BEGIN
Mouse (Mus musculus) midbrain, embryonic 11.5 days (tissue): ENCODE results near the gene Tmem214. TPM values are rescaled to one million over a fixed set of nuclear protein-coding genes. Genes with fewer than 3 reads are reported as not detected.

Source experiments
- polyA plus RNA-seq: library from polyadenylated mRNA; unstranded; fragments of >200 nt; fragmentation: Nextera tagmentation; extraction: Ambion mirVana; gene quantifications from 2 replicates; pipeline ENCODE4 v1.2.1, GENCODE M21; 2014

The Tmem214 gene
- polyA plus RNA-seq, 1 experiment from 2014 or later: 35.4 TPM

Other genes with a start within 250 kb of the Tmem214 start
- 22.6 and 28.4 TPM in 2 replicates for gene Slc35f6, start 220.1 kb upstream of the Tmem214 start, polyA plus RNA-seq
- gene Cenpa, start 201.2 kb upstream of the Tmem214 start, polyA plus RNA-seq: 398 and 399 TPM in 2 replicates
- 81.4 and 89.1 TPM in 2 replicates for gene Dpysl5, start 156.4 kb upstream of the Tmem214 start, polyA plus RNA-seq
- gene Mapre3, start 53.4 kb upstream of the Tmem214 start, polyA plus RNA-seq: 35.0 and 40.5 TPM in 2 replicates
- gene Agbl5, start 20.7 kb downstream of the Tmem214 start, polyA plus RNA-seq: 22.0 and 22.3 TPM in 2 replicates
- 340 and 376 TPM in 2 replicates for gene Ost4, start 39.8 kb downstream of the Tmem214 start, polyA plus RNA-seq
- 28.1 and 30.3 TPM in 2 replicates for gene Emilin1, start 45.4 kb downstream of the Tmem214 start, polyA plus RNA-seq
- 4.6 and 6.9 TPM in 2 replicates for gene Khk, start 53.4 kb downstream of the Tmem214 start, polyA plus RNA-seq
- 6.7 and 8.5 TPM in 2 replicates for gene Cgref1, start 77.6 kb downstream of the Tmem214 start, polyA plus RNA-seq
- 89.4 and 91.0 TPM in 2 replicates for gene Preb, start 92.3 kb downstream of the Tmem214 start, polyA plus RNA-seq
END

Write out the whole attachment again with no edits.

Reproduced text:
Mouse (Mus musculus) midbrain, embryonic 11.5 days (tissue): ENCODE results near the gene Tmem214. TPM values are rescaled to one million over a fixed set of nuclear protein-coding genes. Genes with fewer than 3 reads are reported as not detected.

Source experiments
- polyA plus RNA-seq: library from polyadenylated mRNA; unstranded; fragments of >200 nt; fragmentation: Nextera tagmentation; extraction: Ambion mirVana; gene quantifications from 2 replicates; pipeline ENCODE4 v1.2.1, GENCODE M21; 2014

The Tmem214 gene
- polyA plus RNA-seq, 1 experiment from 2014 or later: 35.4 TPM

Other genes with a start within 250 kb of the Tmem214 start
- 22.6 and 28.4 TPM in 2 replicates for gene Slc35f6, start 220.1 kb upstream of the Tmem214 start, polyA plus RNA-seq
- gene Cenpa, start 201.2 kb upstream of the Tmem214 start, polyA plus RNA-seq: 398 and 399 TPM in 2 replicates
- 81.4 and 89.1 TPM in 2 replicates for gene Dpysl5, start 156.4 kb upstream of the Tmem214 start, polyA plus RNA-seq
- gene Mapre3, start 53.4 kb upstream of the Tmem214 start, polyA plus RNA-seq: 35.0 and 40.5 TPM in 2 replicates
- gene Agbl5, start 20.7 kb downstream of the Tmem214 start, polyA plus RNA-seq: 22.0 and 22.3 TPM in 2 replicates
- 340 and 376 TPM in 2 replicates for gene Ost4, start 39.8 kb downstream of the Tmem214 start, polyA plus RNA-seq
- 28.1 and 30.3 TPM in 2 replicates for gene Emilin1, start 45.4 kb downstream of the Tmem214 start, polyA plus RNA-seq
- 4.6 and 6.9 TPM in 2 replicates for gene Khk, start 53.4 kb downstream of the Tmem214 start, polyA plus RNA-seq
- 6.7 and 8.5 TPM in 2 replicates for gene Cgref1, start 77.6 kb downstream of the Tmem214 start, polyA plus RNA-seq
- 89.4 and 91.0 TPM in 2 replicates for gene Preb, start 92.3 kb downstream of the Tmem214 start, polyA plus RNA-seq